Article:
Musician Don McLean referred to the death of the now fabled Buddy Holly as “the day the music died” in his hit song American Pie. It isn’t too much of a stretch to swap ‘music’ for ‘funny’ in reference to the tragic passing of the mighty Robin Williams four years back. Judging by the trailer for the upcoming HBO documentary about the late comic (Robin Williams: Come Inside My Mind) it certainly looks like that dark side of his life will be given equal due. Looking back on his extraordinary career now, it’s easy to forget just how long he was a constant fixture in the lives of his many fans. With the legendary signing off message of “Nanu Nanu”, Williams burst in the public consciousness with his role of lovable extra-terrestrial Mork in the TV series Mork & Mindy in the late seventies/early eighties and was pretty much ingrained in the pop culture world thereafter.
Performance-wise, there was no denying he was truly a force of nature, but Williams was also a masterful ad-libber which served him perfectly in his film career. One of the films to best illustrated that mix of the zany and the dramatic was his turn as real-life wartime deejay Adrian Cronauer in Barry Levinson’s excellent Good Morning, Vietnam. The scenes of Cronauer in action on the mic is the work of an unbridled comedic genuine. As soon as the ‘on air’ sign flashes up outside his booth, Williams never lets up, firing off the majority of what must have been improved lines with a rapid-fire comedic fervour which doesn’t subside until his show finishes.
It’s a joy to witness, but the role wasn’t just a showcase for this chops as a comic. Williams convoys perfectly Cronauer’s increasing disillusionment and resentment at the US-enforced propaganda around him. Audiences lapped it up (it was the fourth highest-grossing domestic release of 1987) and the film would mark the first Academy Award nomination for the then 37 year-old Williams. It’s interesting to note that the film where he finally received awards recognition, 1997’s Good Will Hunting, he wasn’t required to flex his comedic muscles at all.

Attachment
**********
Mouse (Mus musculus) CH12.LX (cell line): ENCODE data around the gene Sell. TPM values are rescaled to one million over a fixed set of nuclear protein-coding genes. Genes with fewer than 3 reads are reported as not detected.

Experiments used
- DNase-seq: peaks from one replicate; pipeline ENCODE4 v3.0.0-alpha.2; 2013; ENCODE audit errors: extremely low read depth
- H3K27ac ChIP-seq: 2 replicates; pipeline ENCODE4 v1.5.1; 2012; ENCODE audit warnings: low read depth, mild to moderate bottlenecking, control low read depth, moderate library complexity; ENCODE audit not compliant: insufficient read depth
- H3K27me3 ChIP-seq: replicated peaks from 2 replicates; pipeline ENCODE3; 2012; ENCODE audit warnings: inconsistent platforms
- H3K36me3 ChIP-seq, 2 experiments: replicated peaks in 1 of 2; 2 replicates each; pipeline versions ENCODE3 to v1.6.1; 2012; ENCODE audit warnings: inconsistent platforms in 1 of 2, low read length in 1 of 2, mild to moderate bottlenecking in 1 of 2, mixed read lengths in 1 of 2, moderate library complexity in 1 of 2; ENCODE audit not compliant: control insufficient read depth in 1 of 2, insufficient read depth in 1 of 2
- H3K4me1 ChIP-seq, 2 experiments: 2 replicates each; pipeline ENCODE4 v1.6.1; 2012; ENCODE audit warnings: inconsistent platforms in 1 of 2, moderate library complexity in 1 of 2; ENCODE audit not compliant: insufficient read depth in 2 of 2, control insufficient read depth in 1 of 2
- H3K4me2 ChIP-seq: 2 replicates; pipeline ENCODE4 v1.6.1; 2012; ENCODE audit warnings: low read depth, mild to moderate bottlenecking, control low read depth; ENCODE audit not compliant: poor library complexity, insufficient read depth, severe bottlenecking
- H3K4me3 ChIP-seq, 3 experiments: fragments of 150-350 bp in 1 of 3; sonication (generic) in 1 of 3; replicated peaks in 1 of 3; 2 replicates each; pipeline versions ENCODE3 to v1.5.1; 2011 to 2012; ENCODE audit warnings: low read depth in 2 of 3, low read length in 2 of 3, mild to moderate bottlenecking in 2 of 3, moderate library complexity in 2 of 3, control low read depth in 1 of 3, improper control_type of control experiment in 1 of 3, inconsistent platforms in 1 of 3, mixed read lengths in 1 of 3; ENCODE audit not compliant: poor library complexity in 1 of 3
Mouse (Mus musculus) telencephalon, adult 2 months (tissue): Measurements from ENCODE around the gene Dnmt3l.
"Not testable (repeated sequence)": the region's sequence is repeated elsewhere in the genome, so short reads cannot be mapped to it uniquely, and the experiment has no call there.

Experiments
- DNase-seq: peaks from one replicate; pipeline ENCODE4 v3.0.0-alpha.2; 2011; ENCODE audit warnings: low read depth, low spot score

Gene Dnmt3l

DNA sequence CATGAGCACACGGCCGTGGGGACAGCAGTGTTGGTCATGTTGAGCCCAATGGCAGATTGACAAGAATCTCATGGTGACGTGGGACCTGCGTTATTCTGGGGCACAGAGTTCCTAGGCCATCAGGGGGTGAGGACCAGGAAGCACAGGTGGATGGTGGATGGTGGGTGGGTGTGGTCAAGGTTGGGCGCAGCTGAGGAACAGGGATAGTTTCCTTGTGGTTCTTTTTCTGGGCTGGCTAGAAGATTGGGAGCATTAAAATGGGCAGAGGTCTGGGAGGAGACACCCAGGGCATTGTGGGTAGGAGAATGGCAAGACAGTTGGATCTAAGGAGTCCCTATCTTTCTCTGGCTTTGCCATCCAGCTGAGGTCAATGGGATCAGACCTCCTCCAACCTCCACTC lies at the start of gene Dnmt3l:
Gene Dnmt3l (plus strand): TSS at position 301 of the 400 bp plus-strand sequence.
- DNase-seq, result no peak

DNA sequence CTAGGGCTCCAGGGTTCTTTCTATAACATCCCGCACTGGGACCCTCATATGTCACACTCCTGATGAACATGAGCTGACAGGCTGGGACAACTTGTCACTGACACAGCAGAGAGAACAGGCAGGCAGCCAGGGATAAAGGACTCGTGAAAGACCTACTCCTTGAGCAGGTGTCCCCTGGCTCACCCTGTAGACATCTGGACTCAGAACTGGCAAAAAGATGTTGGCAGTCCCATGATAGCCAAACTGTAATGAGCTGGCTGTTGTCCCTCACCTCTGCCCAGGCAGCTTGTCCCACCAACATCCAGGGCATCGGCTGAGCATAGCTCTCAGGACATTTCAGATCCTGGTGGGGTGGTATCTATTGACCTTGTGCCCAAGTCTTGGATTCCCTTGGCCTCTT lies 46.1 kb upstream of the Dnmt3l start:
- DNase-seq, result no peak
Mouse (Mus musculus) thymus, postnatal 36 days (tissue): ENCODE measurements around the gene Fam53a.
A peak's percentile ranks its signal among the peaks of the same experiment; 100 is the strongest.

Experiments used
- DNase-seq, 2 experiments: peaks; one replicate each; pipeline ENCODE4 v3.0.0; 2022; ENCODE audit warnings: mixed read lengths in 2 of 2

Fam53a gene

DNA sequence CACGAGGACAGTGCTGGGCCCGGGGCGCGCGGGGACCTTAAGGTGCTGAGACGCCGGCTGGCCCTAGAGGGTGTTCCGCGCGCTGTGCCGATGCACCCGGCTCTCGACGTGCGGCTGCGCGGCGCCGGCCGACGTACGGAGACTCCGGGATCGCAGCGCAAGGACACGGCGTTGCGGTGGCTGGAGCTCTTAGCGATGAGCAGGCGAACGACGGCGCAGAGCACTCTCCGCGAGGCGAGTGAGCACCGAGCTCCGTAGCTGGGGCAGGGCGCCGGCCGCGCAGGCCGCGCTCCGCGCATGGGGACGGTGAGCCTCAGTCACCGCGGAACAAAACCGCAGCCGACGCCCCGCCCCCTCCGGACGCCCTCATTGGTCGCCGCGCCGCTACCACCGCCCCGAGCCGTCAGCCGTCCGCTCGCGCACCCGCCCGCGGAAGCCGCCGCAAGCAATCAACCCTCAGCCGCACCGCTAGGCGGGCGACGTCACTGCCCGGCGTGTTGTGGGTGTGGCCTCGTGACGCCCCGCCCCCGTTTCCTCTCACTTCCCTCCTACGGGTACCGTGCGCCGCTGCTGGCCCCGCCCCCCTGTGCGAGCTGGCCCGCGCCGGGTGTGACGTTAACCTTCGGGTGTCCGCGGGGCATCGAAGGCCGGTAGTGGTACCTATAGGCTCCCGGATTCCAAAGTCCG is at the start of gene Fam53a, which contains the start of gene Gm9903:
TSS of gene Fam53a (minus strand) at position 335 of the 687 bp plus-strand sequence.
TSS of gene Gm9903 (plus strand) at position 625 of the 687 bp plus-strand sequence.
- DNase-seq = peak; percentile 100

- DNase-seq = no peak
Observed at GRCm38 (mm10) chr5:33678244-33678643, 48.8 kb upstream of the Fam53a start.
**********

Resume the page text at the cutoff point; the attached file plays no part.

While the character of widowed therapist Sean Maguire is far from a po-faced academic, there’s a quiet sadness and humanity in there as he tries to unlock the pain and repressed emotion of the film’s central character. Further down the line, Williams would also go out on a limb dramatically in his buddy Bobcat Goldthwait’s World’s Greatest Dad – a dark and deeply skewed comedy about a father coping with the aftermath of his son’s accidentally suicide.
This was one of the main takeaways from Williams’ career on screen. He could do the broader, family-orientated stuff like Flubber and the Night at the Museum series, but he was equally adept at delving into more solemn and challenging material such as One Hour Photo and Insomnia. Perhaps his increasing proclivity for those type of films juxtaposed with the light-hearted titles reflected his own fractured states of mind? Whatever the case, Williams’ talent shone bright, be it through his film roles, or even those always memorable appearances he made on the talk show circuit – an environment where that manic behaviour often felt at its most potent. The entertainment world still feels a little dimmed since his death.
- Here you can watch Robin Williams: Come Inside My Mind trailer: